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228          THE  CURRENCY  REPORT

bitterness on the part of the working classes, who
very naturally thought that the consequent rise in
prices was due to the machinations of unscrupulous
capitalists who were exploiting them. It is even
possible that the historian of a century hence may
ascribe to this cause the beginning of the end of our
present economic system, based on the private
ownership of capital, for it is very evident that we
have not yet seen the end of the harvest that this
bitterness and discontent are producing.

A less important but still very objectionable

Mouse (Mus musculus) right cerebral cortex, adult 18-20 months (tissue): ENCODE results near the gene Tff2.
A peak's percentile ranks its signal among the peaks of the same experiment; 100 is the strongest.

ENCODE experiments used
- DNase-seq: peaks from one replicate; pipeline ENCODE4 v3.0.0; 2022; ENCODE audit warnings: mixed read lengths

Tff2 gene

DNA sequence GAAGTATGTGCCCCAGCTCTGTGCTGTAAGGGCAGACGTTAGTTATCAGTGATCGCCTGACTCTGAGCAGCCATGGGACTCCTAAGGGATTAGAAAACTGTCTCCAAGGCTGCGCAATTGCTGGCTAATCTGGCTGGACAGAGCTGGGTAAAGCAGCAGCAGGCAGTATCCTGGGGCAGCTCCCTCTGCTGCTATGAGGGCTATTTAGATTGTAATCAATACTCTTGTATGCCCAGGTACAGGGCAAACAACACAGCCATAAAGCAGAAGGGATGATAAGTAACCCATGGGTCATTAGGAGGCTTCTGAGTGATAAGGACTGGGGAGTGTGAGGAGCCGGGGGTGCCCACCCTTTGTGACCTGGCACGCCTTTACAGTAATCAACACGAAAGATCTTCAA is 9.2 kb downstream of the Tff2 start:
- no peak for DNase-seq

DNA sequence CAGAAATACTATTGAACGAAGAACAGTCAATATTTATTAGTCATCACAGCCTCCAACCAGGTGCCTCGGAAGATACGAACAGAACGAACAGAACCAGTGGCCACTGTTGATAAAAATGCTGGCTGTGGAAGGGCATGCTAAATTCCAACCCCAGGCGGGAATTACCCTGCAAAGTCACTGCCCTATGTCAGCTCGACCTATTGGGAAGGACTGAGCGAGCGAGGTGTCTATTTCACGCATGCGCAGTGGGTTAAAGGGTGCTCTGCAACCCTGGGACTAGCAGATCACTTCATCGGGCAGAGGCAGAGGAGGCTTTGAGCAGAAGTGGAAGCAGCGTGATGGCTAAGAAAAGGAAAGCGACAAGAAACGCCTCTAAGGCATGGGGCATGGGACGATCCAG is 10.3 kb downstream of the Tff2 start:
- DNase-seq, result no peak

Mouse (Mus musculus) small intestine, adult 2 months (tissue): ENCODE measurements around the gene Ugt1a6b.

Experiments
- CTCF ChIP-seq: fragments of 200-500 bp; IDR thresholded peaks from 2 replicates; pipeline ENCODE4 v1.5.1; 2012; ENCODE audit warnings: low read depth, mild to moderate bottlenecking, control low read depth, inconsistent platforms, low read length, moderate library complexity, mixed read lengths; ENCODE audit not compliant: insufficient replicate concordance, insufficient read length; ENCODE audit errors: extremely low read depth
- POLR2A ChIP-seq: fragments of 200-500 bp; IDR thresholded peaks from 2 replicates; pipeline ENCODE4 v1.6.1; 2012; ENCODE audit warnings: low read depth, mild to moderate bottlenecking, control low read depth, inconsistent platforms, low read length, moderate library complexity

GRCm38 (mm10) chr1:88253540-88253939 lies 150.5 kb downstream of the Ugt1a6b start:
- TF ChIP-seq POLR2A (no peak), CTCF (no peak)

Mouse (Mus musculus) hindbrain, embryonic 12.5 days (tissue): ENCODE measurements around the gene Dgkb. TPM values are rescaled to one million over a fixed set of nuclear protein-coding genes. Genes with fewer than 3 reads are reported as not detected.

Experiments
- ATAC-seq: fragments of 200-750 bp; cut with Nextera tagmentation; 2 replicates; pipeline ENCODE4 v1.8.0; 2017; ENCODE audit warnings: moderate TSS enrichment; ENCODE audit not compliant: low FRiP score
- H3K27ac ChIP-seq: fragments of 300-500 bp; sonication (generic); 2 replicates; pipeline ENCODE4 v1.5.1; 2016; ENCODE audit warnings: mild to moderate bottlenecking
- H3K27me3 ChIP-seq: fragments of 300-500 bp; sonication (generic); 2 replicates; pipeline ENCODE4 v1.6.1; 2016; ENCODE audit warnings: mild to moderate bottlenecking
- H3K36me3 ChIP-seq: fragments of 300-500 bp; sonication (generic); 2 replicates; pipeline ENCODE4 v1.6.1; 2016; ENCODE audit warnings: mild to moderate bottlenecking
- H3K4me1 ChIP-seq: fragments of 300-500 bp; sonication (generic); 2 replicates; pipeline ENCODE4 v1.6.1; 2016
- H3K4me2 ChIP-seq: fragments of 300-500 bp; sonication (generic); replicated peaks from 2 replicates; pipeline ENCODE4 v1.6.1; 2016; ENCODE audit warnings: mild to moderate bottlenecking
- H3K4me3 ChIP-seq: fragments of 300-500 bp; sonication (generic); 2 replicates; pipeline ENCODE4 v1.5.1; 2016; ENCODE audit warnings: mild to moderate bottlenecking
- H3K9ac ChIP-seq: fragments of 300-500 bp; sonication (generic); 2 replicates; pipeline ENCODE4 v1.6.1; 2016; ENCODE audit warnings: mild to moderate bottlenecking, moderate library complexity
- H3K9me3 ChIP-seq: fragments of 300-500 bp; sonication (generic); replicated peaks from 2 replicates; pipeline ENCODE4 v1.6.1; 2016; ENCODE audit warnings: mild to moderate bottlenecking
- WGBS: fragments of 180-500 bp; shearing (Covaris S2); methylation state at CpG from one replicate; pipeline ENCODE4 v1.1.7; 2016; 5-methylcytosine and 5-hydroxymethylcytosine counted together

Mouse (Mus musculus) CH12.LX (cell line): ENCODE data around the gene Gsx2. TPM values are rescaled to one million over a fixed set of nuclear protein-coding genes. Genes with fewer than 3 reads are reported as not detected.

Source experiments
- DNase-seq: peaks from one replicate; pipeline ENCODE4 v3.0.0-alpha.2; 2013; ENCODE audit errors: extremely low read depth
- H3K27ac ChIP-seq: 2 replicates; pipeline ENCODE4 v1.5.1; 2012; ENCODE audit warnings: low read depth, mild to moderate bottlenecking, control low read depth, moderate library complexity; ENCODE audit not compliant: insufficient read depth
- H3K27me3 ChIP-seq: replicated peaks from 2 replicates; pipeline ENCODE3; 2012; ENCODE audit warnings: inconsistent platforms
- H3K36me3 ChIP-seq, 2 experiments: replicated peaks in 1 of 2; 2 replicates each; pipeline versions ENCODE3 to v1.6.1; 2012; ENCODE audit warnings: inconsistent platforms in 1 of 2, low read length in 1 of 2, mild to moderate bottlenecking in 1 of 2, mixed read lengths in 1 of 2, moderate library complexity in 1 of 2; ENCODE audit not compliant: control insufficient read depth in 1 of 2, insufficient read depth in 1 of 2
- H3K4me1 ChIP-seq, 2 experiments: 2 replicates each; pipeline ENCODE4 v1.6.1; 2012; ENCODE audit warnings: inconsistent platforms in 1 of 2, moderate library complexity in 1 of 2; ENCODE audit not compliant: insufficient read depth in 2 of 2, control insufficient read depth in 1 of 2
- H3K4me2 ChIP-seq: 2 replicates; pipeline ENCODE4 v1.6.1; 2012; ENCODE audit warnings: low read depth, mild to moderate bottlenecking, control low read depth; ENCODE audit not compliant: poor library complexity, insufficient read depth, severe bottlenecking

consequence of the flood of currency and credit that
the Government has poured out to fill a gap in its
war finance is the encouragement that it has given
to a host of monetary quacks who believe that all
the financial ills of the world can be saved if only you
give it enough money to handle, oblivious of the
effect on prices of mere multiplication of claims to
goods without a corresponding increase in the volume
of goods. These enthusiasts have seen that during
war a Government can produce money as fast as it
likes, and since they think that producing money
makes every one happy they propose to adopt this
simple method for paying off war debt, restarting
trade and generally creating a monetary millennium.
How far their nostrums are likely to be adopted, no
one can yet say, but some of the utterances of our
rulers make one shudder.

Into this atmosphere of quackery and delusion
the report of the Committee on Currency and Foreign
Exchanges breathes a refreshing blast of sound
common sense. Everybody ought to read it. It